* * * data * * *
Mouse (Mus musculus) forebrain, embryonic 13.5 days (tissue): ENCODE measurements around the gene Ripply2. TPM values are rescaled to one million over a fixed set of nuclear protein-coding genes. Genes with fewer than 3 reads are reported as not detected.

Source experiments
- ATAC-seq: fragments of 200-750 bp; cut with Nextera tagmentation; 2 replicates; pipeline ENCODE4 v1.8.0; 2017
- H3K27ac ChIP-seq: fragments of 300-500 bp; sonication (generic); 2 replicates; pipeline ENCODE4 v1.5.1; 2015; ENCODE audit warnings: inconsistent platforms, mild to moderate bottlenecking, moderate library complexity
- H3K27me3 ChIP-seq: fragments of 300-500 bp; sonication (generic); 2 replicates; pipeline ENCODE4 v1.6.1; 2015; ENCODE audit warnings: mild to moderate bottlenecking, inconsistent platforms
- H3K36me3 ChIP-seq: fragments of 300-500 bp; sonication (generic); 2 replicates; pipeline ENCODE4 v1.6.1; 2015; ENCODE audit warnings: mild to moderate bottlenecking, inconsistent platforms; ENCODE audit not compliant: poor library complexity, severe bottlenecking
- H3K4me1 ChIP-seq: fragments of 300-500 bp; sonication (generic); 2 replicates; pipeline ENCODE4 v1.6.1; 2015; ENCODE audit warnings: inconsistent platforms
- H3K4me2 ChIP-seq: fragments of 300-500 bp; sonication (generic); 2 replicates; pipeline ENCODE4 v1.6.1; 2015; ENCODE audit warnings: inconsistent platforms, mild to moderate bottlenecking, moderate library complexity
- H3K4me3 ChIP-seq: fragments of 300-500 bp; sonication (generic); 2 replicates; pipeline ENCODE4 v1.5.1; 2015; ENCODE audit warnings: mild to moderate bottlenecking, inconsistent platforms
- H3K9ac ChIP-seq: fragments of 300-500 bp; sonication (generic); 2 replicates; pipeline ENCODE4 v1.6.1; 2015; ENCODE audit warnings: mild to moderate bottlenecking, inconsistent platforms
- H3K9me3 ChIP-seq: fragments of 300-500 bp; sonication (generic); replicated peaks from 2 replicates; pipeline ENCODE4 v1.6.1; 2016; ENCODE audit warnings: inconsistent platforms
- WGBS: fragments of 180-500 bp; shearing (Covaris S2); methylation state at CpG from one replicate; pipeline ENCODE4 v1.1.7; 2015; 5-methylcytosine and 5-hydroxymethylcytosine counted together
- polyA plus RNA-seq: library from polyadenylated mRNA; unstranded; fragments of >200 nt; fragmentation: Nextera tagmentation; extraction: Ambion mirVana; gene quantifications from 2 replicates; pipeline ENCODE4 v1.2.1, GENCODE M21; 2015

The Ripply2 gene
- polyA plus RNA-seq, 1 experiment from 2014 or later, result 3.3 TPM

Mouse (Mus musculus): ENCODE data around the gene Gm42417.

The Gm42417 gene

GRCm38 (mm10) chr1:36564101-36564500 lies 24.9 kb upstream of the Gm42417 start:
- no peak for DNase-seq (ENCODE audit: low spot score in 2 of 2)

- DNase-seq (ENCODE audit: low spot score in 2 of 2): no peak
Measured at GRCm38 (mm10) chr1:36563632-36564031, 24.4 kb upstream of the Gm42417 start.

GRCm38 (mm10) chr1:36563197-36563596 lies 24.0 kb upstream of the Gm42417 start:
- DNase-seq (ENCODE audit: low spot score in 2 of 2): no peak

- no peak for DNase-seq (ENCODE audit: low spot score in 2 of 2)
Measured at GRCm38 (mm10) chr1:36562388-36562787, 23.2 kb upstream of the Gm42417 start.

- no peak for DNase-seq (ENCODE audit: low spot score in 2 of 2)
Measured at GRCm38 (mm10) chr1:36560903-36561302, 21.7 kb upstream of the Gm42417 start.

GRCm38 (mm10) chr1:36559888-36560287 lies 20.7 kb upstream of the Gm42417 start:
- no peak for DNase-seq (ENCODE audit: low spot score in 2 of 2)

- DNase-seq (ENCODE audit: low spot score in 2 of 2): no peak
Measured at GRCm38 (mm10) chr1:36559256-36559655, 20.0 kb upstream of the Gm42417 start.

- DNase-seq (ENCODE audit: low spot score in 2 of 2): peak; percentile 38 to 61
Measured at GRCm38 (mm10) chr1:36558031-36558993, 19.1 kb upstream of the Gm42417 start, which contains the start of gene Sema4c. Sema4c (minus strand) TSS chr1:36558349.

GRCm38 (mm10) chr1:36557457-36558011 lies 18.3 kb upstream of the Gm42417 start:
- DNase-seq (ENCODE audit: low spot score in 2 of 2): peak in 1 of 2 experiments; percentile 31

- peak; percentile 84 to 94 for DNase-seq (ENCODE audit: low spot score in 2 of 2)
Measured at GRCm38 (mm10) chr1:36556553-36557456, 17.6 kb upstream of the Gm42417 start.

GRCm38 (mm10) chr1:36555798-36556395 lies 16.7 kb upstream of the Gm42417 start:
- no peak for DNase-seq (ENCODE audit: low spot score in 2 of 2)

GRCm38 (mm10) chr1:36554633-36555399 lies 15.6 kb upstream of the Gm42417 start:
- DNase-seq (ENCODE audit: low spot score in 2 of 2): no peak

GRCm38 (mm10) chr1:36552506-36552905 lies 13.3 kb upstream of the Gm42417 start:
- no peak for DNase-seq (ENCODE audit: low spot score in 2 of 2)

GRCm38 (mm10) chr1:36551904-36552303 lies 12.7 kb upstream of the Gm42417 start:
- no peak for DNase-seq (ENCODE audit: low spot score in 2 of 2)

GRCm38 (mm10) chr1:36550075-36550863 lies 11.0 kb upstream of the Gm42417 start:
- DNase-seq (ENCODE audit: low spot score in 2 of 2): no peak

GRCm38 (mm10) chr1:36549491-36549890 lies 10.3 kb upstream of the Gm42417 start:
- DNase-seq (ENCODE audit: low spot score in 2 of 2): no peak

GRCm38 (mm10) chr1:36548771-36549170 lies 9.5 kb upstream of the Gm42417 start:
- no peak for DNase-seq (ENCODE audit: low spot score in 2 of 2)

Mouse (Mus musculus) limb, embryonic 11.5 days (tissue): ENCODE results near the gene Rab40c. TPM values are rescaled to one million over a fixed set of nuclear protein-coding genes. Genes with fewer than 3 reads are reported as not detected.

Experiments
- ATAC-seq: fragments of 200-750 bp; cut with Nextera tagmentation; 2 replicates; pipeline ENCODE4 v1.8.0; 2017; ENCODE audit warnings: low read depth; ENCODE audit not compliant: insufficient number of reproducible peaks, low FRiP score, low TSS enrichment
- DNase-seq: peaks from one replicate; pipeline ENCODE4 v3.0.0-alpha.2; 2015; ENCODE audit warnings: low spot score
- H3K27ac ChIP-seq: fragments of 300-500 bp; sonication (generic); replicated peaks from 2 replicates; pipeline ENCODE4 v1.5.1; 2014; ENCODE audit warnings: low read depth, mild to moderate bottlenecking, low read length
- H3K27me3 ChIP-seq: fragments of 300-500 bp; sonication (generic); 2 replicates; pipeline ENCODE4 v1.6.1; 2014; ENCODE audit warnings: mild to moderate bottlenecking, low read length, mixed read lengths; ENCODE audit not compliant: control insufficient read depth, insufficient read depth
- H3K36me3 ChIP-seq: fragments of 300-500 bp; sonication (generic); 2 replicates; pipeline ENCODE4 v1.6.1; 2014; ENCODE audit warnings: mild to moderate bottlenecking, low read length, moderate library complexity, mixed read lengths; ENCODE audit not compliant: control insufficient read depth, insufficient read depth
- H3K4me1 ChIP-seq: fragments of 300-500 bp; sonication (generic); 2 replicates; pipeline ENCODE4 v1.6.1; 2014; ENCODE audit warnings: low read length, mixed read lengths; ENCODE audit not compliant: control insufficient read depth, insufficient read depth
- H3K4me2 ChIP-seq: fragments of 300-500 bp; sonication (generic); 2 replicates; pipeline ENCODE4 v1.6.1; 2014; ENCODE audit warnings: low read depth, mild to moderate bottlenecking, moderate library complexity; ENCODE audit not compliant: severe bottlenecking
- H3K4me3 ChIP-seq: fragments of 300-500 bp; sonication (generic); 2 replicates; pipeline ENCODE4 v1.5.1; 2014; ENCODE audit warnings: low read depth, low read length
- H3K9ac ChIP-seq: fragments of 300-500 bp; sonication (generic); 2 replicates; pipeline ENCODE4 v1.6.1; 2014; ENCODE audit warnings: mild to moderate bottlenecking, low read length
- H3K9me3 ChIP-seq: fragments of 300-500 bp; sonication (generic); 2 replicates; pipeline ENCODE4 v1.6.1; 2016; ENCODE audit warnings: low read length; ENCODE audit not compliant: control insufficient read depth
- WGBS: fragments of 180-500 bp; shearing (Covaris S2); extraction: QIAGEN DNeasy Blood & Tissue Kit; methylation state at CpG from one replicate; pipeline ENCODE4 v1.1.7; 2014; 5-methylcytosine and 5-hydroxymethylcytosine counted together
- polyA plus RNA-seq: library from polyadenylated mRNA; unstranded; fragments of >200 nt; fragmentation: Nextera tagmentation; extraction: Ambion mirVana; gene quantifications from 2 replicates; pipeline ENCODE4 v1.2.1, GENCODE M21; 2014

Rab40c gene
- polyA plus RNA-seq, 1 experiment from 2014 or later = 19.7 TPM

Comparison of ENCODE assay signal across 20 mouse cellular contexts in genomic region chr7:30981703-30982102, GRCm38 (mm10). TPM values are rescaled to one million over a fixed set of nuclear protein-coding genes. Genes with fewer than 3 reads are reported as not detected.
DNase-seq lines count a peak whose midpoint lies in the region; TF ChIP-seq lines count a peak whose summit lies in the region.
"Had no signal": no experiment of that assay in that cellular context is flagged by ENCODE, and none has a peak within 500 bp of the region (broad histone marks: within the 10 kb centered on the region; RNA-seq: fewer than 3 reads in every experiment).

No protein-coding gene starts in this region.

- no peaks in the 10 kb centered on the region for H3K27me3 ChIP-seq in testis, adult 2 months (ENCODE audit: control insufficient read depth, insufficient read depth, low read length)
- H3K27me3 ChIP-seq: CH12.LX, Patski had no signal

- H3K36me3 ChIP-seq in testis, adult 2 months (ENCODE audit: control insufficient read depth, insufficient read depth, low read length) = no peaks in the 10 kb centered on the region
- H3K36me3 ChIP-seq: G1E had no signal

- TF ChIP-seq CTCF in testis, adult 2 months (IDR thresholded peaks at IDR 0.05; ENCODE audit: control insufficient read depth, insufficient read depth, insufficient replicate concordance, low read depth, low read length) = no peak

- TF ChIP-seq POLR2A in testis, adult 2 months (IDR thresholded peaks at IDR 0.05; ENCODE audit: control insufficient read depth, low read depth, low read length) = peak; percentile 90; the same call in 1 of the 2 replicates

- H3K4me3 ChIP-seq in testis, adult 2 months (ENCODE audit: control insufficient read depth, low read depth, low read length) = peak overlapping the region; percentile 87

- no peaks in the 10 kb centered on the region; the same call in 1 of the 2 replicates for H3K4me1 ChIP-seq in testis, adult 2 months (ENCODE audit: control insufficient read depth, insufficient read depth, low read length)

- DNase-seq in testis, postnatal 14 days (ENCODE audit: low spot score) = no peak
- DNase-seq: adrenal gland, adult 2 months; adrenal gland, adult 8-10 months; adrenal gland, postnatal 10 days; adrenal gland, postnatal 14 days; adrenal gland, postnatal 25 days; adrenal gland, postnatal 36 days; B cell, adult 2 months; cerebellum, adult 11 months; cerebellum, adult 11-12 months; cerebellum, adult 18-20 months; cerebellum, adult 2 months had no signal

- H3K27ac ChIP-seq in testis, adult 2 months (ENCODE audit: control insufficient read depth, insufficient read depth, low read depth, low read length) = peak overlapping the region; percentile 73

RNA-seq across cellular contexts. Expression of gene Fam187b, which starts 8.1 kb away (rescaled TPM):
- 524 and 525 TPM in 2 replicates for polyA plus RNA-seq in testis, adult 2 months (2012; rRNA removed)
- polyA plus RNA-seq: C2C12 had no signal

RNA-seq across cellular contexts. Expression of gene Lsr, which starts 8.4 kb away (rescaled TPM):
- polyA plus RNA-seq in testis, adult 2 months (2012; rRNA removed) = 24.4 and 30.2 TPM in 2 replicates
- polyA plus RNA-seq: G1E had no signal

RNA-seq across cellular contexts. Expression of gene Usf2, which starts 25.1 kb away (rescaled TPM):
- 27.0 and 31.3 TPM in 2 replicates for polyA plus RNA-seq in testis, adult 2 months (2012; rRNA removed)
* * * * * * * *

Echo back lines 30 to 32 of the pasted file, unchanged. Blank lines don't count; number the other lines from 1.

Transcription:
- DNase-seq (ENCODE audit: low spot score in 2 of 2): no peak
Measured at GRCm38 (mm10) chr1:36559256-36559655, 20.0 kb upstream of the Gm42417 start.

- DNase-seq (ENCODE audit: low spot score in 2 of 2): peak; percentile 38 to 61